How to Minimize Your Risk When Buying New Construction

One of the differences between buying a resale home and buying new construction is the contract used. The Multi-Board Residential Real Estate Contract used by Chicago area Realtors for resale properties provides several contingencies for buyers including attorney review, inspection, homeowners insurance and mortgage contingencies.

New home contracts are typically unique to each developer and written by their attorneys to their advantage. A real estate attorney for a client of mine recently tried to negotiate a mortgage contingency for a new condo purchase in the South Loop, but the developer refused. My client was confident she would get financing and agreed to go ahead with the purchase. If for any reason, she can’t get a mortgage, she’ll lose her earnest money.

I worked with a couple last fall who made an offer on a new condo in Uptown contingent on selling their condo in Lakeview. The developer would only agree, if the couple was willing to forfeit their earnest money should they not be able to sell their condo within a month. The couple wisely withdrew their offer. The risk was too great.

Minimize your risk when buying a new home. Use a Realtor to help point out the risks with developer contracts. If you are considering buying a new home in a specific area, contact me before you visit sales offices. I’ll be glad to refer you to a Realtor who has experience helping buyers with new construction in that area. If the Realtor accompanies you on your first visit to a sales office, the developer will typically cover the Realtor’s compensation.

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ABOUT THE AUTHOR

Fran Bailey Fran Bailey is a Realtor who has been quoted in numerous Chicago and national publications. To schedule showings for any listings, get a free market analysis for your home or to contact Fran email her at fran.bailey@bairdwarner.com or call 773.793.4516. Learn More

Comments

  1. Frank Lin says

    Ms. Bailey,

    Your blog is great – it definitely deserves the accolades and publicity it has received recently. I am generally on board with your posts but have to disagree with this one. While realtors with experience may be able to provide sound advice (such as someone in your stature), but many new realtors will not understand some of the terms of the contract.

    Prospective buyers should have an attorney review the contract, especially when you tell us “(n)ew home contracts are typically unique to each developer and written by their attorneys to their advantage.”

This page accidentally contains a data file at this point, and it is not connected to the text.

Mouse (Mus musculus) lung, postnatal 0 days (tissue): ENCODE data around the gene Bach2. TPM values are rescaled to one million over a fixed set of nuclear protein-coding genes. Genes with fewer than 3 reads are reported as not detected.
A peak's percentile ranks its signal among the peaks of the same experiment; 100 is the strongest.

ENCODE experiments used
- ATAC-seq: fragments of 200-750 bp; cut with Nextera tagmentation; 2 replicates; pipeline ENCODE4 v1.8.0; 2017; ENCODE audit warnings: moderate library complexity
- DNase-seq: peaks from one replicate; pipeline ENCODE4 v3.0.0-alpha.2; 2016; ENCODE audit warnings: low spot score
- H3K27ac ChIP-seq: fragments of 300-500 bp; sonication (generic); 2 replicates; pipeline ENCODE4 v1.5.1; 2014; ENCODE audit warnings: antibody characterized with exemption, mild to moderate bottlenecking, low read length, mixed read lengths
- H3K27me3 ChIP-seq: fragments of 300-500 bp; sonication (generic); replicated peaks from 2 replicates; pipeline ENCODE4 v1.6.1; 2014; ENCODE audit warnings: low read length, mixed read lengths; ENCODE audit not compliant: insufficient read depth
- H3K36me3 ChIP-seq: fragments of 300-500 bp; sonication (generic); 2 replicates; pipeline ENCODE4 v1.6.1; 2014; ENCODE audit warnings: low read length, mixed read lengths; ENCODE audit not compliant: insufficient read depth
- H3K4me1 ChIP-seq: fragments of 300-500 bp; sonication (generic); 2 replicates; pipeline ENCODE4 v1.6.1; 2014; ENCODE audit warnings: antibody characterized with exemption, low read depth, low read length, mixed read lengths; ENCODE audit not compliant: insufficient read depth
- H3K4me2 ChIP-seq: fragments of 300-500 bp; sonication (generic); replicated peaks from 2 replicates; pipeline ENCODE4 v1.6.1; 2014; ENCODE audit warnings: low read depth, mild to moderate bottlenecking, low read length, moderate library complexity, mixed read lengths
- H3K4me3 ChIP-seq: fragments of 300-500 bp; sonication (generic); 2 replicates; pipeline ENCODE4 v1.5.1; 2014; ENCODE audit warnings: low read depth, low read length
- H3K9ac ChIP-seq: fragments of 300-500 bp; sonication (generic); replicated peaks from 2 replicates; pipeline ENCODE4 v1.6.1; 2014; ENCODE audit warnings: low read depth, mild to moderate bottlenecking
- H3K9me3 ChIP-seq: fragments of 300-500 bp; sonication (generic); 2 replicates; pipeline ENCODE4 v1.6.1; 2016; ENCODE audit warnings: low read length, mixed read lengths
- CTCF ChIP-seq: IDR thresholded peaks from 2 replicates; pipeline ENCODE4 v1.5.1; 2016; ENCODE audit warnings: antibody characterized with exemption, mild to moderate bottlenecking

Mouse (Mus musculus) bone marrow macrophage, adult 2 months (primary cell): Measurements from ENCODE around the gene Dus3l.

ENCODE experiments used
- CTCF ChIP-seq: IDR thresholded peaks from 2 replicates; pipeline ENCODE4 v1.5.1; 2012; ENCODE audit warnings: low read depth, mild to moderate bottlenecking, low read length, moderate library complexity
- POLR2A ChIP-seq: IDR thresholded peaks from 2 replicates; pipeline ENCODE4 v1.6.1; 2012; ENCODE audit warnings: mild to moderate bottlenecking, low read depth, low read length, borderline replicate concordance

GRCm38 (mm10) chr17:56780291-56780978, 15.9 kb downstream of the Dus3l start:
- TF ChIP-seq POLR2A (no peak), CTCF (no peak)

If the developer’s attorney can write the contract to their advantage, shouldn’t a buyer use his/her attorney to their advantage as well?

  2. Fran Bailey says

    Hi Frank,

    I certainly didn’t mean to imply that hew home buyers shouldn’t have a real estate attorney review their contract! Of course, they should! If buyers have questions about a contract, they should direct them to their attorney, not their Realtor.

    Part of the value I and other Realtors provide is explaining to buyers why they need to use an attorney and why that attorney needs to specialize in real estate. My guess is that a large percent of people buying new construction who don’t use a Realtor also don’t use a real estate attorney. I was guilty of that when I bought my first home which was new construction. Without a Realtor, I didn’t even know that I should have the contract reviewed by a real estate attorney.

    Thanks for your kind words regarding my blog!

  3. says

    As an attorney with my practice concentrated in real estate law, I can not state too strongly that purchasers need professional guidance from both agents and attorneys. While some of our focus and advise will be on different issues, some will definitely overlap. Often times it is helpful to have both the perspective of your attorney and agent when making decision. The sale of their existing property contingency Fran mentions above is an excellent example of this. An attorney should point the potential loss of earnest money and hence the risk of the contingency. An agent would usually be bettered position to apply the contingency to your specific circumstances. Is the price your getting on the purchase, worth the risk? What is the likelihood you could sell your existing place in the time allowed? A good loan officer also would be useful in this case, since maybe you could get a bridge loan and make the purchase even without the sale.

    Multiple professionals with different perspectives allow you to better understand your rights, benefits and the risk. Good professionals work together to protect your interest.

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